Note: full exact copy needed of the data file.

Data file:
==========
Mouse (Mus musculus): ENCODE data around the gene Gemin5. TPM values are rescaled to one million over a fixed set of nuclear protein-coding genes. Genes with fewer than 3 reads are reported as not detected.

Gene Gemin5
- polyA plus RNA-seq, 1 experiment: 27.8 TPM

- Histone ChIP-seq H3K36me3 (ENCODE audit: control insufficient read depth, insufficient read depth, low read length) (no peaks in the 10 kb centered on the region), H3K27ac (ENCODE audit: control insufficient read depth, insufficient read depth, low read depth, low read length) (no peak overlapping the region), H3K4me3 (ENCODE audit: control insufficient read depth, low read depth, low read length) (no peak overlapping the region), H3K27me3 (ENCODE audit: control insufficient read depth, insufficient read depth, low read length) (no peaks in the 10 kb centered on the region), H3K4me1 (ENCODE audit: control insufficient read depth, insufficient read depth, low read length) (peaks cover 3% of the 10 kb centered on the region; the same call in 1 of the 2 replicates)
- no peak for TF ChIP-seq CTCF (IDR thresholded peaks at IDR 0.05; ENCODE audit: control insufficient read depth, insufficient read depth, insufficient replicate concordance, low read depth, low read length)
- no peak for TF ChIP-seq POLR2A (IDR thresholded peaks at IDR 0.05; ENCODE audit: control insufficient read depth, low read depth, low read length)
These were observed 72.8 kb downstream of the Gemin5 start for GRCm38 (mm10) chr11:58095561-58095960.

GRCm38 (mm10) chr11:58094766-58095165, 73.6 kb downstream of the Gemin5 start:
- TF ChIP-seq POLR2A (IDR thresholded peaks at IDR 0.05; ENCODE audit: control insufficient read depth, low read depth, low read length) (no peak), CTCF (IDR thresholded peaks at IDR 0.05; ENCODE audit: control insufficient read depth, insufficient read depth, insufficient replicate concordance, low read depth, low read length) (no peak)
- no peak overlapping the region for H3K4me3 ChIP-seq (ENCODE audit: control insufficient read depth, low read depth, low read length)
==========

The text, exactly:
Mouse (Mus musculus): ENCODE data around the gene Gemin5. TPM values are rescaled to one million over a fixed set of nuclear protein-coding genes. Genes with fewer than 3 reads are reported as not detected.

Gene Gemin5
- polyA plus RNA-seq, 1 experiment: 27.8 TPM

- Histone ChIP-seq H3K36me3 (ENCODE audit: control insufficient read depth, insufficient read depth, low read length) (no peaks in the 10 kb centered on the region), H3K27ac (ENCODE audit: control insufficient read depth, insufficient read depth, low read depth, low read length) (no peak overlapping the region), H3K4me3 (ENCODE audit: control insufficient read depth, low read depth, low read length) (no peak overlapping the region), H3K27me3 (ENCODE audit: control insufficient read depth, insufficient read depth, low read length) (no peaks in the 10 kb centered on the region), H3K4me1 (ENCODE audit: control insufficient read depth, insufficient read depth, low read length) (peaks cover 3% of the 10 kb centered on the region; the same call in 1 of the 2 replicates)
- no peak for TF ChIP-seq CTCF (IDR thresholded peaks at IDR 0.05; ENCODE audit: control insufficient read depth, insufficient read depth, insufficient replicate concordance, low read depth, low read length)
- no peak for TF ChIP-seq POLR2A (IDR thresholded peaks at IDR 0.05; ENCODE audit: control insufficient read depth, low read depth, low read length)
These were observed 72.8 kb downstream of the Gemin5 start for GRCm38 (mm10) chr11:58095561-58095960.

GRCm38 (mm10) chr11:58094766-58095165, 73.6 kb downstream of the Gemin5 start:
- TF ChIP-seq POLR2A (IDR thresholded peaks at IDR 0.05; ENCODE audit: control insufficient read depth, low read depth, low read length) (no peak), CTCF (IDR thresholded peaks at IDR 0.05; ENCODE audit: control insufficient read depth, insufficient read depth, insufficient replicate concordance, low read depth, low read length) (no peak)
- no peak overlapping the region for H3K4me3 ChIP-seq (ENCODE audit: control insufficient read depth, low read depth, low read length)